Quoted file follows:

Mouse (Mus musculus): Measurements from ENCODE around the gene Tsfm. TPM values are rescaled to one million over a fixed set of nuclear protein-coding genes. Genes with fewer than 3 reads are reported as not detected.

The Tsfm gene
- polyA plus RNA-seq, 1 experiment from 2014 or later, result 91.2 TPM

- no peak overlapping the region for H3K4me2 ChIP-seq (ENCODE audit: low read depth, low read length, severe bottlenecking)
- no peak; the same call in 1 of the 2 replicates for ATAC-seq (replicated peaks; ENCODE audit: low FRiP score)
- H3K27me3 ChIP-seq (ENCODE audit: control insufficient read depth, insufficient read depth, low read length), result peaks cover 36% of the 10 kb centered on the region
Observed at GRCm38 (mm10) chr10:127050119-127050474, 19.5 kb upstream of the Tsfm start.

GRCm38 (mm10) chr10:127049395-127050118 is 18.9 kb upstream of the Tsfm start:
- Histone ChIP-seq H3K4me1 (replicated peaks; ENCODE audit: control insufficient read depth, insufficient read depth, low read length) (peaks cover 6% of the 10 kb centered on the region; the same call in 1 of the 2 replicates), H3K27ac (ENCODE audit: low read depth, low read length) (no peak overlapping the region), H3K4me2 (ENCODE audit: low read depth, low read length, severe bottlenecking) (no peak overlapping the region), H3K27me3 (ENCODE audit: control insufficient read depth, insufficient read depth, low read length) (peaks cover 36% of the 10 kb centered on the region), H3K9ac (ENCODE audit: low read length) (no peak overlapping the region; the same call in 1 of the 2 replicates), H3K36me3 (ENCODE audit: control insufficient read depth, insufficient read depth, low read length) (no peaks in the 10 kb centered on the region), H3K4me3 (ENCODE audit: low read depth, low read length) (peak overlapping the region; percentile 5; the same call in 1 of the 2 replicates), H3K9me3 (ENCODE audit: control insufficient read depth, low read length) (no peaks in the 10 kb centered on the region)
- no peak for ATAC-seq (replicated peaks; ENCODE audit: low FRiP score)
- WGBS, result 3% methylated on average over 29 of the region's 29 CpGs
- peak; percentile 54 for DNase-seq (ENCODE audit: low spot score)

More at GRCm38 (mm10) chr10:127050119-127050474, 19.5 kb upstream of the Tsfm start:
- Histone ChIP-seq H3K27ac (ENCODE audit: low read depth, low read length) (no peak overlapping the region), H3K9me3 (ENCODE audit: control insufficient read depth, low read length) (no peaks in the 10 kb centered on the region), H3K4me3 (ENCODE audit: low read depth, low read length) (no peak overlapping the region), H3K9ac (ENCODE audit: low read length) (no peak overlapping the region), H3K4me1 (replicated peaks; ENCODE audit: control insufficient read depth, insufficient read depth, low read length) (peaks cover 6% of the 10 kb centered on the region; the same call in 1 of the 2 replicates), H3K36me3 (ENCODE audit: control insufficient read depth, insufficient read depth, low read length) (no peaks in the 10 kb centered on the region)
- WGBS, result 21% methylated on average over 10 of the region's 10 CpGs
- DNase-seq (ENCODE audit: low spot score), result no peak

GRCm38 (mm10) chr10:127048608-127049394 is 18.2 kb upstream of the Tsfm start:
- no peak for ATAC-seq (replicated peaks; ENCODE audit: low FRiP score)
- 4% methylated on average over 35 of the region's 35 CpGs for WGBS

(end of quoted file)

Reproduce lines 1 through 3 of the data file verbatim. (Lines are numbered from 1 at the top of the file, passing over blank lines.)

Mouse (Mus musculus): Measurements from ENCODE around the gene Tsfm. TPM values are rescaled to one million over a fixed set of nuclear protein-coding genes. Genes with fewer than 3 reads are reported as not detected.

The Tsfm gene
- polyA plus RNA-seq, 1 experiment from 2014 or later, result 91.2 TPM